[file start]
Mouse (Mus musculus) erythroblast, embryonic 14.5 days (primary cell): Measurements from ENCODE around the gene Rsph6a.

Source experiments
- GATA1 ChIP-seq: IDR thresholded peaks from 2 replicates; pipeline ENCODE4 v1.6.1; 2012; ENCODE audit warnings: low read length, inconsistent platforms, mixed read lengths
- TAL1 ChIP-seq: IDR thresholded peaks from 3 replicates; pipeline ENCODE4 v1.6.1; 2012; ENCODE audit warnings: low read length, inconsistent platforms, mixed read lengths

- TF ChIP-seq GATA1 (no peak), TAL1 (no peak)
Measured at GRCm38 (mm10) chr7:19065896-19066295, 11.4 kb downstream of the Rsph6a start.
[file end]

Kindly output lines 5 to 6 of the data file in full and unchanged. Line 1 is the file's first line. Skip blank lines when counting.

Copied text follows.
- TF ChIP-seq GATA1 (no peak), TAL1 (no peak)
Measured at GRCm38 (mm10) chr7:19065896-19066295, 11.4 kb downstream of the Rsph6a start.